[Skip to content]

West Somerset Mineral Railway Project go to homepagelink to heritage lottery fund website

Who was who at the Mineral Line

An A-Z of brief biographical profiles of people connected with the Mineral Line. 


A   B   C   D     F   G   H   I   J   K   L   M  N   O   P   Q   R   S   T   U   V   W   X   Y   Z  





James Abernethy (1814-96) was born at Aberdeen.  He was sent to a boarding school near Barnard Castle, one of the several alleged establishments said to have been used by Dickens as the model for Dotheboys Hall, from which James and his brother George were rescued by an uncle.  James served his apprenticeship in his father’s office.  In 1856 he was responsible for the design of the extension to the docks and the installation of hydraulic coal drops at Newport, completed in 1860.  At the same time he was working on designs for harbour works at Silloth, Falmouth and Watchet.  From 1887-92 was associated with the design of the Manchester Ship Canal.   




Sir Thomas Dyke Acland, 10th Baronet (1787-1871) grew up at Holnicote (SS 909464) and devoted his energies to politics and philanthropy.  In 1808, he married Lydia Hoare, daughter of one of the partners in the banking family of Stourhead in Wiltshire.  The couple moved to Thomas’ other house at Killerton (SS 974001) which they refurbished.  In 1812 Thomas was elected as one of two Tory MP’s for Devon.  He was defeated in the 1818 election, but returned from 1820-32.  He was not re-elected until 1837, when North Devon had been divided into two constituencies, one of which he represented for twenty years.  In August 1851, Holnicote, a thatched roofed house, burned down for the second time.  His wife died in 1856, and Sir Thomas retired from public life. 




William Adams (1813-86) was born at Pen-y-Cae, Ebbw Vale, the son of a collier.  In May 1828 he was apprenticed to Charles Lloyd, Harford & Co as surveyor and mineral agent.  In 1833 he carried out the survey of a railway from Ebbw Vale and Nantyglo to Newport by way of Abergavenny.  When the Ebbw Vale and Sirhowy works were bought by the Coalbrookdale Company in 1844, Adams was appointed chief engineer, a post which included responsibility for the management of the Company’s iron mines and collieries.  Together with George Parry, Adams examined and analysed samples of iron ores used by the Company, and they recommended that the ore from the Brendon Hills, being largely free from sulphur and phosphorus, would be well suited for use in the works.  Adams was a founding vice-President of the South Wales Institute of Engineers in 1857 and President in 1861-62.   In 1855 he was promoted assistant manager of the Ebbw Vale works, but resigned in 1866, suffering from stress and overwork.  He moved to Cardiff and set up his own successful practice as consultant colliery agent and mining engineer, and died in August 1886.




Sir Theodore Vivian Samuel Angier  (1843-1935) was senior partner in the Angier Line, a shipping company founded by his father.  He was a member of the Committee of Lloyds register, and in 1902 had contested the constituency of Orkney and Shetland, and in 1906 that of Gateshead.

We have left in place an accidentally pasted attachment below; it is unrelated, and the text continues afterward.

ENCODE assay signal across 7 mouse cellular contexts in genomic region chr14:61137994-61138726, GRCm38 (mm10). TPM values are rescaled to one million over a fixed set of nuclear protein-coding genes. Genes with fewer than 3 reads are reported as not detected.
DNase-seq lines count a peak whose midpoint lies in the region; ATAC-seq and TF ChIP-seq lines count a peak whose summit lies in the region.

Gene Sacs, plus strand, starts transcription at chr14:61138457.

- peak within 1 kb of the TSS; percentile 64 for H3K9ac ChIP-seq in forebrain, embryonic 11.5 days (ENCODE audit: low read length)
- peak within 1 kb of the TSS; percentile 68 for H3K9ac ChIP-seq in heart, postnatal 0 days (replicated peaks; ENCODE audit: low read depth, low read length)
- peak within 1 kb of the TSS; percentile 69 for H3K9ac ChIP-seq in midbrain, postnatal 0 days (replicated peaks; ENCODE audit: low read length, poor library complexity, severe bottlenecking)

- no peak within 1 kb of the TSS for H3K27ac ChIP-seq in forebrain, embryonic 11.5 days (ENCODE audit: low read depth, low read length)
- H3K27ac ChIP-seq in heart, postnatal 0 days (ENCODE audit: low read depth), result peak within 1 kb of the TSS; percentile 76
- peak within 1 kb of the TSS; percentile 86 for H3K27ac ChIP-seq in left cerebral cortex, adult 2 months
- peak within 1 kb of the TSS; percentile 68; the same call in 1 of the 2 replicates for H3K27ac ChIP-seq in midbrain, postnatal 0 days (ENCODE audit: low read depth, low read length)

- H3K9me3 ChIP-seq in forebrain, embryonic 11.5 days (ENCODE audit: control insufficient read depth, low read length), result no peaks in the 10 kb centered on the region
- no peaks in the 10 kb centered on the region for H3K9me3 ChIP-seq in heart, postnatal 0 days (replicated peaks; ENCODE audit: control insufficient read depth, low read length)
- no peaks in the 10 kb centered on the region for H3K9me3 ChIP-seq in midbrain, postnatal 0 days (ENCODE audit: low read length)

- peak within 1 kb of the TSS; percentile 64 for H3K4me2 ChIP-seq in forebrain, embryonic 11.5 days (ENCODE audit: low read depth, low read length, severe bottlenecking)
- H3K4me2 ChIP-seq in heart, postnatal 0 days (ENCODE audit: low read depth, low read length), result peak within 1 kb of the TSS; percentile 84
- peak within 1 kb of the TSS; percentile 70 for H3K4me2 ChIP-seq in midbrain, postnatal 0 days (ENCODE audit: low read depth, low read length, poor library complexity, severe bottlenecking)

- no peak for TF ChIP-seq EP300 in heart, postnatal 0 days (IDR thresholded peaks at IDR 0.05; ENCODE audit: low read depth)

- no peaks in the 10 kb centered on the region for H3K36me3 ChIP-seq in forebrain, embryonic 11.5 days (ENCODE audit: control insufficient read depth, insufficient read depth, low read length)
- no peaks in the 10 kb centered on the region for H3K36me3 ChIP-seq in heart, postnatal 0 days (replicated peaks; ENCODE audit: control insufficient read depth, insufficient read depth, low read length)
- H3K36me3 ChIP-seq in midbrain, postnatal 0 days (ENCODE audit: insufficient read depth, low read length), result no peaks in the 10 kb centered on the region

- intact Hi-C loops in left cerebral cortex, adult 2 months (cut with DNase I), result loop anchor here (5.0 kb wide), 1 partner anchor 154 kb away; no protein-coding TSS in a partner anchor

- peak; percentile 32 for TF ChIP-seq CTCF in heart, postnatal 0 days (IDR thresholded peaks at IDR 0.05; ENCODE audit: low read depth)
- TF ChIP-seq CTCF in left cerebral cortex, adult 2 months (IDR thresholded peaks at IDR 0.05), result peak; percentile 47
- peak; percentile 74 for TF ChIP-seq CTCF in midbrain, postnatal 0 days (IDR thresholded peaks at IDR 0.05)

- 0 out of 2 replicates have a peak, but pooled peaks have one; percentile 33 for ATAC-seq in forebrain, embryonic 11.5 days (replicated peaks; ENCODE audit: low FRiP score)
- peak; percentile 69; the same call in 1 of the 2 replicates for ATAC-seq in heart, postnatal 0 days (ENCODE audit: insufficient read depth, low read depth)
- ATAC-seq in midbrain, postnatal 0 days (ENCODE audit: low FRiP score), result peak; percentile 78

A R Angus, a solicitor from New South Wales, conducted research into all aspects of railway signalling safety, a forerunner of automatic train control.  He was a ‘prolific inventor who had taken out 33 patents connected with railway signalling and communication apparatus between 1909 and 1914, nine of which were taken out in 1911.’   Work continued until early in 1914 (SCG, 3 January 1914, 12), when  a party of railway company representatives from Russia arranged for trials to be carried out on in the following year on a stretch of line near Gatchina, about twenty miles south of St Petersburg.  He moved to Sweden, where he gave demonstrations in 1917 on a ten miles length of line between Osmo and Nynashamn about thirty miles south of Stockholm.  After the war Angus returned to England and carried out more trials on the three and a half miles long Dyke branch of the London, Brighton & South Coast Railway.  Although there is no firm evidence that any interested rail company actually purchased the system, said, in the ‘twenties, to cost about £50 per track mile and £30 for the necessary equipment on each locomotive, a report in the Railway Magazine of September 1934 suggests that trials were still then continuing.







James Babbage (1800-c.84) succeeded his father John as manager of the Trevelyan estate at Nettlecombe, in about 1835.  James was not only knowledgeable about all aspects of agriculture and silviculture, but about engineering, surveying and building.  He was responsible for the entire management of the Nettlecombe estate for the whole of his working life.  He was also responsible for proposing and overseeing many of the developments on the Trevelyan estate at Seaton on the south coast.  In the 1870’s he was made a director of the Seaton & Beer Railway.